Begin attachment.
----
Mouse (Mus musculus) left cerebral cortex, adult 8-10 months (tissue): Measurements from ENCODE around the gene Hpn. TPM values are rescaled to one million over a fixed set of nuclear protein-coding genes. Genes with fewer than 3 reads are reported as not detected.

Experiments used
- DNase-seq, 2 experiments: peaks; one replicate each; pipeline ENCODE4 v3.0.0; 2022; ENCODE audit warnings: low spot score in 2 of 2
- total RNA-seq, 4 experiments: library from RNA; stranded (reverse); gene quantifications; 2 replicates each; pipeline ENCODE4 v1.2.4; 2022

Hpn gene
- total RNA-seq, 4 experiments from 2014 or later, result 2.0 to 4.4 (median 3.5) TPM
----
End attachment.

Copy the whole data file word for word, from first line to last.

Mouse (Mus musculus) left cerebral cortex, adult 8-10 months (tissue): Measurements from ENCODE around the gene Hpn. TPM values are rescaled to one million over a fixed set of nuclear protein-coding genes. Genes with fewer than 3 reads are reported as not detected.

Experiments used
- DNase-seq, 2 experiments: peaks; one replicate each; pipeline ENCODE4 v3.0.0; 2022; ENCODE audit warnings: low spot score in 2 of 2
- total RNA-seq, 4 experiments: library from RNA; stranded (reverse); gene quantifications; 2 replicates each; pipeline ENCODE4 v1.2.4; 2022

Hpn gene
- total RNA-seq, 4 experiments from 2014 or later, result 2.0 to 4.4 (median 3.5) TPM